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Don’t Call It a Mosque

From women-only congregations to the Tumblr Imam, a new generation of Muslim Americans is practicing Islam their own way.

If you had told me, five or 10 years ago, that in the near future I’d find myself standing among an all-female Muslim congregation in a former synagogue-turned-multifaith space in East Los Angeles, I would have had trouble believing you. Five years ago, the idea of a women-only mosque seemed like an impossibility—the kind of project that would suffer far harsher criticism than it was worth.

But just last month, I prayed my Friday prayers as the California sunlight streamed in through stained-glass windows bearing the Star of David, standing side by side with other Muslim women from all over Los Angeles County. Edina Lekovic, a representative from the Muslim Public Affairs Council and a prominent public figure in the local Muslim community, offered the Women’s Mosque of America its inaugural sermon, or “khutbah,” standing at a podium between two banners bearing the name of God and his Prophet, Mohammad.

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If you were on the Internet at all this past weekend, you probably caught a glimpse of Reza Aslan’s now viral interview with Fox News host Laura Green. The segment plays more like an interrogation, as Green begins the interview asking Aslan why he, as a Muslim, would be interested in the life of Jesus, the founder of Christianity. Aslan, who has studied theology for more than 20 years and holds multiple degrees—including a Ph.D in religion—repeatedly references his academic background to Green, but to no avail. The Fox News host continues to badger him with questions about his faith and his motives for writing the book. In the clip, Green appears unable to understand how Aslan could be capable of writing objectively on the subject of Jesus—or be trusted to deliver an account of his life, degrees or no degree.

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Connecting Beyond Creed Through Multimedia and Social Justice

Faith in Action DC is breaking down the barriers between religious communities, one neighborhood at a time.


When I was a kid, my family would regularly make the long drive down from our home in northern New Jersey to visit family in the Washington D.C. area. As we merged onto the Beltway, just minutes from grandma's house, my parents would whisper to my sisters and me in the back seat of our minivan, "Time to wake up! We're almost there!" Groggily, I'd start to open my eyes. And then, just as I was getting my bearing, I'd see it: The Castle.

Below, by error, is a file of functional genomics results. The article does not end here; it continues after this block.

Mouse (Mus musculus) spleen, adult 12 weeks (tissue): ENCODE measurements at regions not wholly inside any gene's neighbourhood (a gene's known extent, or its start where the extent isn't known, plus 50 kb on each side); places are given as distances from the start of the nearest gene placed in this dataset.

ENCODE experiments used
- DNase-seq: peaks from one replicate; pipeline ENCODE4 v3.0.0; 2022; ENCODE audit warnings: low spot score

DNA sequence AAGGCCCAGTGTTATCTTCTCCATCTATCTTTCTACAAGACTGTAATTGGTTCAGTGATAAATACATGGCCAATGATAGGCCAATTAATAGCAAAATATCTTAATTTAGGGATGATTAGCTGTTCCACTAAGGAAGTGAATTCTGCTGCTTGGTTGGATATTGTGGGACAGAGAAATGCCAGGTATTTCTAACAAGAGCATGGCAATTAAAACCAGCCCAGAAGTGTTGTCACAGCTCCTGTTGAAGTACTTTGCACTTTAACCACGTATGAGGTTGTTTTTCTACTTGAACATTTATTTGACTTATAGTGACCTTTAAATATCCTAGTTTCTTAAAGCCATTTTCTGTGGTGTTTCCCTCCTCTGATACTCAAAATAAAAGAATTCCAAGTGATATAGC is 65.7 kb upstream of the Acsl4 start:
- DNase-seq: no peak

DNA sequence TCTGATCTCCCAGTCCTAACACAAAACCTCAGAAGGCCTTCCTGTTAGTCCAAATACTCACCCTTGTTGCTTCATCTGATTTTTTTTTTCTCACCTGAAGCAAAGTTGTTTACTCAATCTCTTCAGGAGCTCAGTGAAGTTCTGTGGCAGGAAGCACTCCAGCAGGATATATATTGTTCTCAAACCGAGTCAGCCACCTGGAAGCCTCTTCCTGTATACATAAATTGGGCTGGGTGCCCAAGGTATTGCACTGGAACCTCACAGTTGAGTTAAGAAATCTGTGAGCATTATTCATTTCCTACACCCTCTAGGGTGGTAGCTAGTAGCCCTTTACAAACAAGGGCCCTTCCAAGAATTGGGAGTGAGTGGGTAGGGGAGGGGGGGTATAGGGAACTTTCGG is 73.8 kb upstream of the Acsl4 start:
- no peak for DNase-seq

Rising above the trees next to the highway, like the Magic Kingdom at the beginning of Disney movies, The Castle stood radiant against the dark sky, adorned with a golden trumpeter hailing our arrival.

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Vatican Climate Warning: "Humans Must Act Decisively Now to Avert a Coming Crisis"

There have been plenty of warnings from religious groups about climate change, but maybe none as dire and direct as these from Vatican.

Catholics, you better start taking climate change seriously. There have been plenty of warnings and pleas from religious and faith-based groups about climate change, but maybe none as dire and direct as these from Vatican.

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Spring Is Packed with Sacred Holidays: Here's What They Teach Us

Many sacred holidays from several traditions converge within the same few weeks of the year. What can we learn from each?

I’m often amazed by the convergence of so many important, sacred holidays within the same few weeks of the year. If a being from a different planet came to earth this week and got a bird’s eye view, I wonder what lessons they would take away from this coming together on the calendar? I doubt they’d take sides—as in “this tradition good, that one is bunk!” All of them ask people to change their routine in honor of something bigger. Here are some lessons they might take away:

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